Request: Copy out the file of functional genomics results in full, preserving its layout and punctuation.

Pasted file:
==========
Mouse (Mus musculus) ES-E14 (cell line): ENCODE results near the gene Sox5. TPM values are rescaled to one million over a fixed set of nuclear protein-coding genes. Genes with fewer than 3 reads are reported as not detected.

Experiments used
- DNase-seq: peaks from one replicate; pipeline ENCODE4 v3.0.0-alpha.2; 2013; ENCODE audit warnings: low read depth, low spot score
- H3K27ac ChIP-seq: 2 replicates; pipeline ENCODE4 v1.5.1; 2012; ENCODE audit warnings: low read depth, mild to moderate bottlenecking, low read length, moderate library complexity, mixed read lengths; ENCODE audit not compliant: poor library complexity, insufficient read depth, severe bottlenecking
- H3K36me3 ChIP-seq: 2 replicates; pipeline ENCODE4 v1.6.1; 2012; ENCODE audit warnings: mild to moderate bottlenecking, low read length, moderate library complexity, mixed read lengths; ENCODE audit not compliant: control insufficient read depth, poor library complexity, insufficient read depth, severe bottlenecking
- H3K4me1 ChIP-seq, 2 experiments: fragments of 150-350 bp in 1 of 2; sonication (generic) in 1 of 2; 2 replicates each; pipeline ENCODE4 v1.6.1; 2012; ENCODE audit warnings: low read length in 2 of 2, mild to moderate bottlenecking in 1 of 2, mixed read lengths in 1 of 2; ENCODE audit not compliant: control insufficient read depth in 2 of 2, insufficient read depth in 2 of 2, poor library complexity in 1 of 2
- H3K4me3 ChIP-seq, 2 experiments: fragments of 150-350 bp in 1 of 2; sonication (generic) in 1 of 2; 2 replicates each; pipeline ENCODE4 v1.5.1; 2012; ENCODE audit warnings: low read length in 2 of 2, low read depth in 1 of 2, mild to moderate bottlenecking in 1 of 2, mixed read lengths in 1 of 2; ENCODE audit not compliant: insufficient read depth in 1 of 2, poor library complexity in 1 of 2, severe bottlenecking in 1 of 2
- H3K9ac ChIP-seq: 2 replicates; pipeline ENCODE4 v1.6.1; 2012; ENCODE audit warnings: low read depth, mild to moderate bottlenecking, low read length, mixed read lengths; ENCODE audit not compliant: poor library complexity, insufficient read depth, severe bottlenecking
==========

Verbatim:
Mouse (Mus musculus) ES-E14 (cell line): ENCODE results near the gene Sox5. TPM values are rescaled to one million over a fixed set of nuclear protein-coding genes. Genes with fewer than 3 reads are reported as not detected.

Experiments used
- DNase-seq: peaks from one replicate; pipeline ENCODE4 v3.0.0-alpha.2; 2013; ENCODE audit warnings: low read depth, low spot score
- H3K27ac ChIP-seq: 2 replicates; pipeline ENCODE4 v1.5.1; 2012; ENCODE audit warnings: low read depth, mild to moderate bottlenecking, low read length, moderate library complexity, mixed read lengths; ENCODE audit not compliant: poor library complexity, insufficient read depth, severe bottlenecking
- H3K36me3 ChIP-seq: 2 replicates; pipeline ENCODE4 v1.6.1; 2012; ENCODE audit warnings: mild to moderate bottlenecking, low read length, moderate library complexity, mixed read lengths; ENCODE audit not compliant: control insufficient read depth, poor library complexity, insufficient read depth, severe bottlenecking
- H3K4me1 ChIP-seq, 2 experiments: fragments of 150-350 bp in 1 of 2; sonication (generic) in 1 of 2; 2 replicates each; pipeline ENCODE4 v1.6.1; 2012; ENCODE audit warnings: low read length in 2 of 2, mild to moderate bottlenecking in 1 of 2, mixed read lengths in 1 of 2; ENCODE audit not compliant: control insufficient read depth in 2 of 2, insufficient read depth in 2 of 2, poor library complexity in 1 of 2
- H3K4me3 ChIP-seq, 2 experiments: fragments of 150-350 bp in 1 of 2; sonication (generic) in 1 of 2; 2 replicates each; pipeline ENCODE4 v1.5.1; 2012; ENCODE audit warnings: low read length in 2 of 2, low read depth in 1 of 2, mild to moderate bottlenecking in 1 of 2, mixed read lengths in 1 of 2; ENCODE audit not compliant: insufficient read depth in 1 of 2, poor library complexity in 1 of 2, severe bottlenecking in 1 of 2
- H3K9ac ChIP-seq: 2 replicates; pipeline ENCODE4 v1.6.1; 2012; ENCODE audit warnings: low read depth, mild to moderate bottlenecking, low read length, mixed read lengths; ENCODE audit not compliant: poor library complexity, insufficient read depth, severe bottlenecking